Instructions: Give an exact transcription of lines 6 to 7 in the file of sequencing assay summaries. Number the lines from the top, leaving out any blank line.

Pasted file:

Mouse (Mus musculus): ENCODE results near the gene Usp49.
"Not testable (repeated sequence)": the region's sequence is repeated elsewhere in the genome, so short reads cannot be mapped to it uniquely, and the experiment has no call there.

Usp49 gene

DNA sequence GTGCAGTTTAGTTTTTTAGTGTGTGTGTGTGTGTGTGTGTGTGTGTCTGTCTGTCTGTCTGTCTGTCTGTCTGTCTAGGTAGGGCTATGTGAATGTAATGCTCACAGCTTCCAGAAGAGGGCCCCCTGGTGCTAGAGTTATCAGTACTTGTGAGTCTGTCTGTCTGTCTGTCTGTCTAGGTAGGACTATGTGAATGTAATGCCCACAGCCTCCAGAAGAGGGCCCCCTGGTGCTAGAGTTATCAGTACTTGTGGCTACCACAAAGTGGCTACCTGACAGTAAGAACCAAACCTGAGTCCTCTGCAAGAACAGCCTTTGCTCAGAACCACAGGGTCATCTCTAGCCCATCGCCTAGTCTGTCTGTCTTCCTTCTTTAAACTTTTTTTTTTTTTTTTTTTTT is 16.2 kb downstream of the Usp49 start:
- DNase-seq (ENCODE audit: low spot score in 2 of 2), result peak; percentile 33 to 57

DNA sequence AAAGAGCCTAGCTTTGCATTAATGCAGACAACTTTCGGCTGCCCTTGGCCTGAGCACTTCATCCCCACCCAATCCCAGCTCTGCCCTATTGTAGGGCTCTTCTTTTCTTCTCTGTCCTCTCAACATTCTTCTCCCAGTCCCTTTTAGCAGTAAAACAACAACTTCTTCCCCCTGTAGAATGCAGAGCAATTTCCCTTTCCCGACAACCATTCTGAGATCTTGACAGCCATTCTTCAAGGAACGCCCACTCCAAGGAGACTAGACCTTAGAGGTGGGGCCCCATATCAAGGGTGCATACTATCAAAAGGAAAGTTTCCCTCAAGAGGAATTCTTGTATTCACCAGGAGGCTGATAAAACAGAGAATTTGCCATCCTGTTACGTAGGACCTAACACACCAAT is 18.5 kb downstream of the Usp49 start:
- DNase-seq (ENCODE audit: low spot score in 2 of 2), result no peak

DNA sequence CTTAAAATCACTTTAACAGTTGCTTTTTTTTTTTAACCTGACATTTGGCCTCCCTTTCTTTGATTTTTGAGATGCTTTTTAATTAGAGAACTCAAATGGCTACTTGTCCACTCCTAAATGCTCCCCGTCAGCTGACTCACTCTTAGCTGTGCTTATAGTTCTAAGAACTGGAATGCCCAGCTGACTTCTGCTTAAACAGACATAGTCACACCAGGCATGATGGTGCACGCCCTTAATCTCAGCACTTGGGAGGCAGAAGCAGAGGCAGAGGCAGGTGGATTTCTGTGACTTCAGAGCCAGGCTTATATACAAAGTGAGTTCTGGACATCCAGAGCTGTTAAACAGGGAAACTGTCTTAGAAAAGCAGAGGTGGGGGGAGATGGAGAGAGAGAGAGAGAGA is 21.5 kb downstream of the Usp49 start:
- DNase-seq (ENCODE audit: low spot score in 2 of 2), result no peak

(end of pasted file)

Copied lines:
DNA sequence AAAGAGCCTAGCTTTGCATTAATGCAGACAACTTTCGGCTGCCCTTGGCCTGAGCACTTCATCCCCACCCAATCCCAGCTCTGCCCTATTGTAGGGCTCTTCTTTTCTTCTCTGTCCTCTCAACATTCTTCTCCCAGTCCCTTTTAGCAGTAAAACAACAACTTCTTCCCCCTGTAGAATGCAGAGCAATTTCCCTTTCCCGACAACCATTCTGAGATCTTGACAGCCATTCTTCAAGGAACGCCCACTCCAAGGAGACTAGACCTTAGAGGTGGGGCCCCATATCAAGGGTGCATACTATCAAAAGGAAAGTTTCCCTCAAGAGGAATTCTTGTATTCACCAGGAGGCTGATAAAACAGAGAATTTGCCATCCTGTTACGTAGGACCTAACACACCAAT is 18.5 kb downstream of the Usp49 start:
- DNase-seq (ENCODE audit: low spot score in 2 of 2), result no peak